Dissenting Opinion by HARRELL, J., which BATTAGLIA and BARBERA, JJ., join.

I dissent in part and join in part the Court's opinion. I subscribe to the Court sustaining Petitioner's exception to the hearing judge's refusal to conclude that a violation of Maryland Rule of Professional Conduct ("MRPC") 8.1(b) occurred. I disagree, however, with the Court's failure to sustain Petitioner's exceptions as to the MRPC 1.4 and 8.4(d) charges and the Court's selection of a reprimand as the appropriate sanction. For myself, I would sustain each of the Attorney Grievance Commission's ("AGC") exceptions and suspend Queen indefinitely, with the right to apply for reinstatement no sooner than ninety (90) days from the effective date of the suspension. Page 573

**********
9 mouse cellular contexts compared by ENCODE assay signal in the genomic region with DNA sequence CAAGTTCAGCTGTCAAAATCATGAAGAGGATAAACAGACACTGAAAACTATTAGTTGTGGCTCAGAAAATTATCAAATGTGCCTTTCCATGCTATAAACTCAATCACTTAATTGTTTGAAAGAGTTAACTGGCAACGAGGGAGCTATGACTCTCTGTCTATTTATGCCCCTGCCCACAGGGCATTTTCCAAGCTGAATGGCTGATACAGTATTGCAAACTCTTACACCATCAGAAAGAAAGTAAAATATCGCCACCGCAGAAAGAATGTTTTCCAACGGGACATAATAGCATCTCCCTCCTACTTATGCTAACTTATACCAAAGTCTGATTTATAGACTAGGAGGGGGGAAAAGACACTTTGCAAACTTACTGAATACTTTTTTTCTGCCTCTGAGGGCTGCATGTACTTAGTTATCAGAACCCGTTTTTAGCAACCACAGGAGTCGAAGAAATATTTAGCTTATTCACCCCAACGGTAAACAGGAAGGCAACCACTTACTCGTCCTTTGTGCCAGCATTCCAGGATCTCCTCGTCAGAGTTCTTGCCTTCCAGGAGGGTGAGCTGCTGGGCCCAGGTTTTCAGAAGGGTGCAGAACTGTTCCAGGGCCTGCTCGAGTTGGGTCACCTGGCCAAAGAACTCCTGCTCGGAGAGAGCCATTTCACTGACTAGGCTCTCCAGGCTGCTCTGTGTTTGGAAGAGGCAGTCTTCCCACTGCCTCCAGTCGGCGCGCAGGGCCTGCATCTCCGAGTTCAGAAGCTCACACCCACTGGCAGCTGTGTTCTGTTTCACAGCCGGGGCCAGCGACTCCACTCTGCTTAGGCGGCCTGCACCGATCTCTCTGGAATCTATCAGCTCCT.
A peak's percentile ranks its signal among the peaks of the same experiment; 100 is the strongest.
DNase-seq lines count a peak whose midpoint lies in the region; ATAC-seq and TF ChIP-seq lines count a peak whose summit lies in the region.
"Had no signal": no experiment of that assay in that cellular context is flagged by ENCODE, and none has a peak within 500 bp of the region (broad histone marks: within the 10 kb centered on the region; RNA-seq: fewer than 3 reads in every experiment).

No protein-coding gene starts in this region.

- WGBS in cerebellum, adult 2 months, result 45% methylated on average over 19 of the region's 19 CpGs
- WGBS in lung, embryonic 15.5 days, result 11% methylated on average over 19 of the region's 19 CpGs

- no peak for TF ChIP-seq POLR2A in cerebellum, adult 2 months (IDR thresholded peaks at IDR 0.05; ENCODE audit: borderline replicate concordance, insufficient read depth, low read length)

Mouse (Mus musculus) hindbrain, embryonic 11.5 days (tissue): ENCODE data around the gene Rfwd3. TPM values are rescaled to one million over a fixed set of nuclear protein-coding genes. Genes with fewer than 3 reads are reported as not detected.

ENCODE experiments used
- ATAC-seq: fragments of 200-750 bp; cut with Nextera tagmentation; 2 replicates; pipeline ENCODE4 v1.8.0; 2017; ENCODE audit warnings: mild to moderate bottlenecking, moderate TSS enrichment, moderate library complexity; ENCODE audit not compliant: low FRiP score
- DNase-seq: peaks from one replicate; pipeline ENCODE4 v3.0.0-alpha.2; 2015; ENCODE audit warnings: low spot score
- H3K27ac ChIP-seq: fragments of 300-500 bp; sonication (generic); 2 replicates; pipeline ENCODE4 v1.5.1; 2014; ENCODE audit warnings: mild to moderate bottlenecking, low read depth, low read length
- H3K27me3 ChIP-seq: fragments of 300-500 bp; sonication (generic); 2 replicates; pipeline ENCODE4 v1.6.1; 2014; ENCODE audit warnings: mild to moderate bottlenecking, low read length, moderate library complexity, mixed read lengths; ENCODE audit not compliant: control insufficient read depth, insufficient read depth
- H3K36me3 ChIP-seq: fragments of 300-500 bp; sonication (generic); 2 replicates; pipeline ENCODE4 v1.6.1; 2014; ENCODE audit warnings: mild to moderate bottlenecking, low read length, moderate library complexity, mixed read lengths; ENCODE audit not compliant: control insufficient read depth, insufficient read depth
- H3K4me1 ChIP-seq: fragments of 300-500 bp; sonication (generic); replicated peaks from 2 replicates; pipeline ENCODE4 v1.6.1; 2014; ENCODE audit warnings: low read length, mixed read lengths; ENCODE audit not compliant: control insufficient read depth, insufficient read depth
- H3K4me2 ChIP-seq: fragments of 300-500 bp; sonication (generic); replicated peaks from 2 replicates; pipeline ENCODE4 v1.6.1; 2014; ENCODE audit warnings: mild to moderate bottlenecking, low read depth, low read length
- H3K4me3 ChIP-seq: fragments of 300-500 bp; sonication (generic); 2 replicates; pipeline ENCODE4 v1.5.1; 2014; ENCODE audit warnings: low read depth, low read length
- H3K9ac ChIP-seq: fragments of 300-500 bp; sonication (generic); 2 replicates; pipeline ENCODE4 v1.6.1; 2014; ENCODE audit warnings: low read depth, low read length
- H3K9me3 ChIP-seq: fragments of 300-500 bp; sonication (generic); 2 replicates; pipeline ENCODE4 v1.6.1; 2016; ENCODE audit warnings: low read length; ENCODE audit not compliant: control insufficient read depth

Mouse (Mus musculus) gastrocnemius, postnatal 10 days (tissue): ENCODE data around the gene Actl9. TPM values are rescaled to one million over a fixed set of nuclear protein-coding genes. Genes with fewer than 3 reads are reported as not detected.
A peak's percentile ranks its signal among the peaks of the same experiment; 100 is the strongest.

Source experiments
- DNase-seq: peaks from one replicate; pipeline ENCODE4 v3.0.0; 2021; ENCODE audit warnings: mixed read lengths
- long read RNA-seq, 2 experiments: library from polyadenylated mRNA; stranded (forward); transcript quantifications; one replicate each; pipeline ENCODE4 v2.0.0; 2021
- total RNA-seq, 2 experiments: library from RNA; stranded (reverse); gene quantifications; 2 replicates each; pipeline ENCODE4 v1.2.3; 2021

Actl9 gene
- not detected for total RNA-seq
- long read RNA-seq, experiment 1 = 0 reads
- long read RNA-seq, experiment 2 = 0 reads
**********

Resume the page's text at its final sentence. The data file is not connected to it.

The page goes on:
As to the charge that Queen violated MRPC 1.4, the hearing judge's commingled findings of fact and conclusions of law do not disclose much with regard to her reasons for declaring, in a conclusory manner, that "Petitioner failed to establish by clear and convincing evidence that Respondent violated MRPC 1.4." The only hint from her findings and conclusion on this charge that reveal to me a glimpse of her possible reasoning is the credit she gives to Queen for being "fully forthcoming" about the Circuit Court's dismissal of Abarza's case, his urging of her to get another lawyer and to pursue Queen for legal malpractice, and turning over those portions of his file on her case so that the invited malpractice claim might be evaluated. While this conduct generally, and in isolation here, is praise-worthy, its value in deciding whether a violation of MRPC 1.4 occurred is slight; it is better considered in mitigation of sanction.